published Thursday, February 2nd, 2012

Another 'green company' flops at U.S. taxpayer expense

On Jan. 26, the parent company of yet another "green energy" concern that got vast subsidies from the federal government filed for bankruptcy protection. Ironically, the company, Ener1, took that painful step exactly one year after Vice President Joe Biden visited its plant in Indiana and declared that it was changing "the way Americans power their lives," ABC News reported.

So much for "change."

A subsidiary of Ener1, EnerDel, which makes batteries for electric cars, got a $118 million grant from the failed federal "stimulus." But demand for electric cars has been much lower than either the Obama administration or the manufacturers of the expensive vehicles hoped, even with subsidies for the production of the cars and huge tax credits for buyers.

In the words of the CEO for Ener1: "[T]he marketplace did not evolve as quickly as anticipated. Our business plan was impacted when demand for lithium-ion batteries slowed due to lower-than-expected adoption for electric passenger vehicles."

And that is one of the best reasons why Washington shouldn't be in the subsidy business in the first place: Consumer choice won't necessarily go in the direction that government might wish it would. The Obama administration wants Americans to buy vehicles that supposedly will cause less "global warming." Meanwhile, consumers are interested in price, comfort, style, practicality and a host of other factors that cannot all possibly be sorted out and accounted for by government bureaucrats.

We saw the same thing with the bankruptcy filing of Solyndra, a California solar panel manufacturer that was supposed to create lots of good jobs. It collapsed despite getting half a billion dollars from taxpayers, because demand for its products simply didn't materialize as projected. Worse still, Solyndra is the target of a federal criminal probe over whether it got its massive infusion of tax dollars for political reasons, even though it was clear it was having financial difficulties.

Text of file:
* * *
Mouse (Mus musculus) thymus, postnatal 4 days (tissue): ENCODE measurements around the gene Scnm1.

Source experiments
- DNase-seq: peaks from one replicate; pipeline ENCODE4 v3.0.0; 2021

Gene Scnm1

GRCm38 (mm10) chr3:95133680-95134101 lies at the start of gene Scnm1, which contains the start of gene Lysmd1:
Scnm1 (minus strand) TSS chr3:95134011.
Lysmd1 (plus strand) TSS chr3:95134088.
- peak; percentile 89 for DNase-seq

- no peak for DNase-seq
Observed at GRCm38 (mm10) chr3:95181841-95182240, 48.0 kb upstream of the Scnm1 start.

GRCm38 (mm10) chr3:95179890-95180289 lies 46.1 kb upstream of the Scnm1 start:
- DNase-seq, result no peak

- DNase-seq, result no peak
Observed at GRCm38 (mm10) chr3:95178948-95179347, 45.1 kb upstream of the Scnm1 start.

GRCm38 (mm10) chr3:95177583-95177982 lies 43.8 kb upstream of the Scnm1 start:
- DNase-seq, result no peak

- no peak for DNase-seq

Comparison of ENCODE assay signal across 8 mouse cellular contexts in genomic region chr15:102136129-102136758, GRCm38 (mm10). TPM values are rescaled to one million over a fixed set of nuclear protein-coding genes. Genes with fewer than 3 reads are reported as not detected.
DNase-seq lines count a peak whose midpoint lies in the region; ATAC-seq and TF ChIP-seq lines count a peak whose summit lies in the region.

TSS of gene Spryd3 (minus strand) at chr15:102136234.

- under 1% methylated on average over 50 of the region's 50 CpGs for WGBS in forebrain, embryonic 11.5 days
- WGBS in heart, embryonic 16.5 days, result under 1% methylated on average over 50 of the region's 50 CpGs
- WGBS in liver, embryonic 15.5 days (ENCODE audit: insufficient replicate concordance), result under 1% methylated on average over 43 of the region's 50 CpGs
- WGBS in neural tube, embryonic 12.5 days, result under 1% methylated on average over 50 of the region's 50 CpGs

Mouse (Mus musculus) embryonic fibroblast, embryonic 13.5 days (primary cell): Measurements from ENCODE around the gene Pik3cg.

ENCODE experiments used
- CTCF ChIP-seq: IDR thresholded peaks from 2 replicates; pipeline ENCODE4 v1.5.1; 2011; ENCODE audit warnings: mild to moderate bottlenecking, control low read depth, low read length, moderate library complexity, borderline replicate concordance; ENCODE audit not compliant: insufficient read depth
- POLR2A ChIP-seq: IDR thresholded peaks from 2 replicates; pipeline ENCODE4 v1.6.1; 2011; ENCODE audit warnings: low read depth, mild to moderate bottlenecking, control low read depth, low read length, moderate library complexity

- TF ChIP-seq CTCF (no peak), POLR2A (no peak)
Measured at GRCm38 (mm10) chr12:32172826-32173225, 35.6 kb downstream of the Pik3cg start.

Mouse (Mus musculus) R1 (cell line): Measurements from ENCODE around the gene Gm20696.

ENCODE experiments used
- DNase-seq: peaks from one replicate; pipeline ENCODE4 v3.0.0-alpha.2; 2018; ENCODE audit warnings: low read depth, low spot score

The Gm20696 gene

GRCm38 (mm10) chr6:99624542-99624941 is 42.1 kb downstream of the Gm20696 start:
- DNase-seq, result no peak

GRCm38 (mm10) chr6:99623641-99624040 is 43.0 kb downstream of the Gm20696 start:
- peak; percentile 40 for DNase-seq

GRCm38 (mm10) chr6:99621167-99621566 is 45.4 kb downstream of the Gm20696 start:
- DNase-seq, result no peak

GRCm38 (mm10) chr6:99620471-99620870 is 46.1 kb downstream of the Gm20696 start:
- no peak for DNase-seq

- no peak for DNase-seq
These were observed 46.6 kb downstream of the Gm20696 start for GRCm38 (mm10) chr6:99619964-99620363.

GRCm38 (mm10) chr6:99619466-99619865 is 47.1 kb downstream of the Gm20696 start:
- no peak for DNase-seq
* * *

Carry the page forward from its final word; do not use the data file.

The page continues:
"Instead of producing thousands of 'clean energy' jobs, the administration's loan guarantee and grant programs are yielding another bankruptcy and the squandering of taxpayer dollars," U.S. Rep. Cliff Stearns, R-Fla., said of the Ener1 boondoggle.

We don't wish bankruptcy on any manufacturer, but when taxpayers are left on the hook for hundreds of millions of dollars after the collapse of a subsidized company, the pain is needlessly multiplied.

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Actually it's the parent company, not the specific one funded by the energy development fund, which was created during the Bush Presidency. Of which this amount is a tiny fraction. Why don't you mention the OTHER companies which are doing fine? Does that upset your narrative?

Tell you what though, you can have the 118 million back after you collect on the billions lost subsidizing the oil companies in the Middle East.

When are you going to do that? Or do you think that Aircraft carriers are in the Persian Gulf for some other reason?

BTW, style decisions? That's something car companies work on regardless of what's powering the vehicle. That is indeed their problem. Things like safety, efficiency, that's in the national interest though. Sorry, but we citizens are on the hook regardless of what decision is made. Either we're spending billions gathering fossil fuels from overseas, pillaging our own natural resources, or...working on other options.

February 2, 2012 at 12:08 a.m.
conservative said...

"And that is one of the best reasons why Washington shouldn't be in the subsidy business in the first place: Consumer choice won't necessarily go in the direction that government might wish it would."

Great point! Lieberals and Socialists ( yes, I know they are the same ) think they know better than the free market but failure will not change their minds.

February 2, 2012 at 10:51 a.m.

You know companies go bankrupt in the free market all the time, don't you?

Even Mitt Romney, the self-proclaimed Master of Capitalism had companies go bankrupt under his stewardship.

February 2, 2012 at 12:22 p.m.

Yes Happy companies in the "private" sector do go bankrupt. But the "BIG" difference here and with Solyndra is the tax payers have to pay back 100% of their loans. All this in thanks to Obama and his administration.

February 2, 2012 at 5:07 p.m.
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